Tuesday, 12 April 2011

Think of the children

I held this post off while I waited to see if I could get it published on the Screen Play blog on theage.com.au. Mission successful. Incidentally, I've been getting some excellent comments, including a couple from Barbara Biggins herself. It's been a lot of fun and makes me realise how great it would be to write a blog that people actually engage with. Oh well.

First published in theage.com.au, April 12, 2011.

Think of the children

The debate over an R18+ rating for computer games in Australia reminds me of the republican debate (and not just that the letter R is prominent in both). It is inevitable that we will become a republic, and it is just as inevitable that we will get an R18+ rating for games, yet there will always be a vocal and powerful group of "concerned citizens" hell bent on going to their graves opposing it. Given the age of most anti-R advocates (both kinds), this is a distinct possibility.

Barbara Biggins, CEO of the Australian Council of Children and the Media this week published an opinion piece on the ABC website complaining that proponents of an adult rating are cynically manipulating public opinion by claiming that the introduction of an R18+ rating would, in fact, protect children because many games that, under the present system, would get rated MA15+ would instead get rated R18+. These would then be off-limits to children (hurrah!). Her main gripe is that the supporters of an R18+ rating have co-opted the opposer's (her) main argument ("Won't somebody please think of the children?"). She is not happy.

She also makes some misleading claims about the psychological effects of video game violence, such as"desensitisation, loss of empathy, a lack of appreciation of the real life consequences of violence, increases in risk taking activities" etc. These particular claims are dealt with nicely in a follow up piece by psychologist Christopher Ferguson, and I won't repeat that here. I'm more interested in her argument that the MA15+ rating system is bad, but an R18+ classification would not fix this.

Biggins claims
Many of the 80 per cent of Australians who agreed that there should be an R18+ classification for computer games (Galaxy 2010) did so because they believed that this would provide better protection for children from inappropriate violent content.
She provides no evidence for this. The survey results are, however, publicly available, and quite illuminating. There were seven questions asked. For brevity, I will only state the percentage who agree with each statement.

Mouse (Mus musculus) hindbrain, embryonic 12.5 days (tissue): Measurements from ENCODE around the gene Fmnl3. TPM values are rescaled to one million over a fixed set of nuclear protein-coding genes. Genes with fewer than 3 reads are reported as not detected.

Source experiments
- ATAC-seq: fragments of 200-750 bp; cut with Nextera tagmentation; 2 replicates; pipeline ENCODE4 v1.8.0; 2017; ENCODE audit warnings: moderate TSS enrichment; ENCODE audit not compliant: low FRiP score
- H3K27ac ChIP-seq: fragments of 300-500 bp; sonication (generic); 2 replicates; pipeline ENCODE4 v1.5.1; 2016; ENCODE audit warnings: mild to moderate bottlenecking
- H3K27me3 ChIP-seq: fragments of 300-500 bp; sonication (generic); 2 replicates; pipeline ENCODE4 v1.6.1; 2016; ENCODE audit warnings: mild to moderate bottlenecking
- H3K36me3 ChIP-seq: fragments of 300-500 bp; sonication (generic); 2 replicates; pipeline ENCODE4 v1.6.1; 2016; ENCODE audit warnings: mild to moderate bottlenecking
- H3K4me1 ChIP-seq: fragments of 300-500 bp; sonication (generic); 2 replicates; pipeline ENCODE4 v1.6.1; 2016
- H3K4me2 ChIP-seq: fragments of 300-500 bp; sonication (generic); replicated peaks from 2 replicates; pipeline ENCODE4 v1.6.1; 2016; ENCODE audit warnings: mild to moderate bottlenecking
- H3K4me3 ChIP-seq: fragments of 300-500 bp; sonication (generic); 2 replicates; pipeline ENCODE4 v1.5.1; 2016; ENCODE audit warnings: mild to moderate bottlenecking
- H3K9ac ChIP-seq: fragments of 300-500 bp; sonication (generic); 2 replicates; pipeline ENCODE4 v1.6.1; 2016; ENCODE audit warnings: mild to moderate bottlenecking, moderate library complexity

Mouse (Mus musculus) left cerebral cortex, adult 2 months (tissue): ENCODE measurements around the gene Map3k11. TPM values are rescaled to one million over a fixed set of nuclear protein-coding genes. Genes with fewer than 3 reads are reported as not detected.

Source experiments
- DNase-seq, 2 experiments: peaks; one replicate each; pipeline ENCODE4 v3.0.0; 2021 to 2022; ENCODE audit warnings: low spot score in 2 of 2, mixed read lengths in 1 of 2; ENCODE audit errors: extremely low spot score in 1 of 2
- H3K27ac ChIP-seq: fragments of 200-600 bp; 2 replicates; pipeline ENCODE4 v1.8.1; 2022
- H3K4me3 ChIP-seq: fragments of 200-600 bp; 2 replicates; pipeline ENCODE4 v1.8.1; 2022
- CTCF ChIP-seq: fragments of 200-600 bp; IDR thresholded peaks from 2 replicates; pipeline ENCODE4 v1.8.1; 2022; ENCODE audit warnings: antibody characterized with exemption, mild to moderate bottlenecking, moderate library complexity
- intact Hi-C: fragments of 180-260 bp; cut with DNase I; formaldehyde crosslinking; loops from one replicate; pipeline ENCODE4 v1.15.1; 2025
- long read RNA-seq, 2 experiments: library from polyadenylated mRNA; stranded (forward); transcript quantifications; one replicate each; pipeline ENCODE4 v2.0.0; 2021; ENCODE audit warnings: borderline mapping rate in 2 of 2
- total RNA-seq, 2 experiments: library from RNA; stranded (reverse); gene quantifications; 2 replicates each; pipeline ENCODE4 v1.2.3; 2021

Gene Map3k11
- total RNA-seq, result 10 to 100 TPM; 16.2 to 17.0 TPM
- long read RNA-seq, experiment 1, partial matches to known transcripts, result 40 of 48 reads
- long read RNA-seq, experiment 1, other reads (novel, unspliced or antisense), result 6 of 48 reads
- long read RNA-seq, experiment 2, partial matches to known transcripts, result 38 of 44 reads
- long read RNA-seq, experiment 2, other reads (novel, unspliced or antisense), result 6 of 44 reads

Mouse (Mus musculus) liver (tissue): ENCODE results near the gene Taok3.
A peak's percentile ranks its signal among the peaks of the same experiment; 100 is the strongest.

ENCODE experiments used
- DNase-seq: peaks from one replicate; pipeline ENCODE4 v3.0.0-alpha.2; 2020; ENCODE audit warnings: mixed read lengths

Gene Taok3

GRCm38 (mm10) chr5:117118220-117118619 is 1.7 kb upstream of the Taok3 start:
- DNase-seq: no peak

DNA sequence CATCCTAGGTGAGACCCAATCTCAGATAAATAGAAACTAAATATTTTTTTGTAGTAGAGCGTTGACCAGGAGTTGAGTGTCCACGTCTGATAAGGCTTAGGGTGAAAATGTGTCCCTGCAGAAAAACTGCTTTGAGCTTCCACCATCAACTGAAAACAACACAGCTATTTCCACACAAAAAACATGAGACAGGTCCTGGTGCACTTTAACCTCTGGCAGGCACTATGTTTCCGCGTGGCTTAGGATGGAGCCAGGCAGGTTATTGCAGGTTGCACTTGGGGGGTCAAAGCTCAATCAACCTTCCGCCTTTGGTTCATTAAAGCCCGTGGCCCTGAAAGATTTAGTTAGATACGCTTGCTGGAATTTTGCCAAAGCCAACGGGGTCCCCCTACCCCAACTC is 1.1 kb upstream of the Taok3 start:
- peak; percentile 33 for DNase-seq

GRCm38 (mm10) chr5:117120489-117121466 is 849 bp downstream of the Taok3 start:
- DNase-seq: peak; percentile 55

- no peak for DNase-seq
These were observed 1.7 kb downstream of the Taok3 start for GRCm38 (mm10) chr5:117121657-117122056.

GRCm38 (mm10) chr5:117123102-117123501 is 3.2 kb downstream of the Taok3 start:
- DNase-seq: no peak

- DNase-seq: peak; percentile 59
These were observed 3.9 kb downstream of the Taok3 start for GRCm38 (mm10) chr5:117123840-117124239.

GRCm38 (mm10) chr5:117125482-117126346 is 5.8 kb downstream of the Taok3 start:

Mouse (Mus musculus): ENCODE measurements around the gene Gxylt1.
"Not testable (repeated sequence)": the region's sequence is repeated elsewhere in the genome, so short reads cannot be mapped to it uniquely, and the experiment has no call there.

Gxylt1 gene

1. Adults would know that a game classified R18+ is clearly unsuitable for children - 91%
  2. Adults in Australia should be able to access the same computer games as adults in other countries - 66%
  3. Playing violent games results in real life violence - 63%
  4. Adults should not be prevented from playing games with adult content, including those that may have sexually explicit content, simply because they are unsuitable for children - 62%
  5. If there was an R18+ classification for games it would be difficult for parents to stop children from accessing those games - 70%
  6. Computer games should be classified differently, because you play them, not just watch them - 59%
  7. Should there be an R18+ classification category for computer games in Australia? 80%
My interpretation of these results is that most Australians think that we should have an R18+ rating for games, even though they should not be played by children (Q1), and even though children will probably play them anyway (Q5), and even though playing violent games results in real life violence (Q3). This is the opposite of what Biggins is claiming. If the pro-gaming lobby is trying to manipulate the argument to a "protect the kids" rather than an "adult choice" line, then based on this survey they have failed.

The minister for Home Affairs and Justice, Brendon O'Connor, last year released a list of 47 games that were rated MA15+ in Australia. All except one (Uncharted 2) were rated R18+ in Europe and M17+ in the U.S., and around half were rated for adults only in the U.K. and New Zealand. Biggins argues:
There was no proposal or question on the table about changing the classification criteria for games at the MA15+ or any lower levels. If the R18+ proposal were accepted, it would simply mean that higher level games would be legalised.
Except that Brendan O'Connor says:
If the new category is introduced, it could result in computer games that are currently classified MA15+ being reclassified R18+, providing a new level of protection for children.
And he would know.

The irony of this debate is that the current rating system makes us the most liberal country in the world for access to high impact content for children, but the least liberal when it comes to access to high impact content for adults.

The scary thing is that not only is Biggins against an R18+ rating, but she also believes that we should return to the games classification system of 1999, where an MA15+ rating only allowed “depictions of realistic violence of medium intensity”, unlike the current system which allows violence of strong impact, if in context. If we returned to this old system, it is likely that 46 of the most popular games of the last few years would be refused classification. Youch!

On the upside, I'd still have Uncharted 2.

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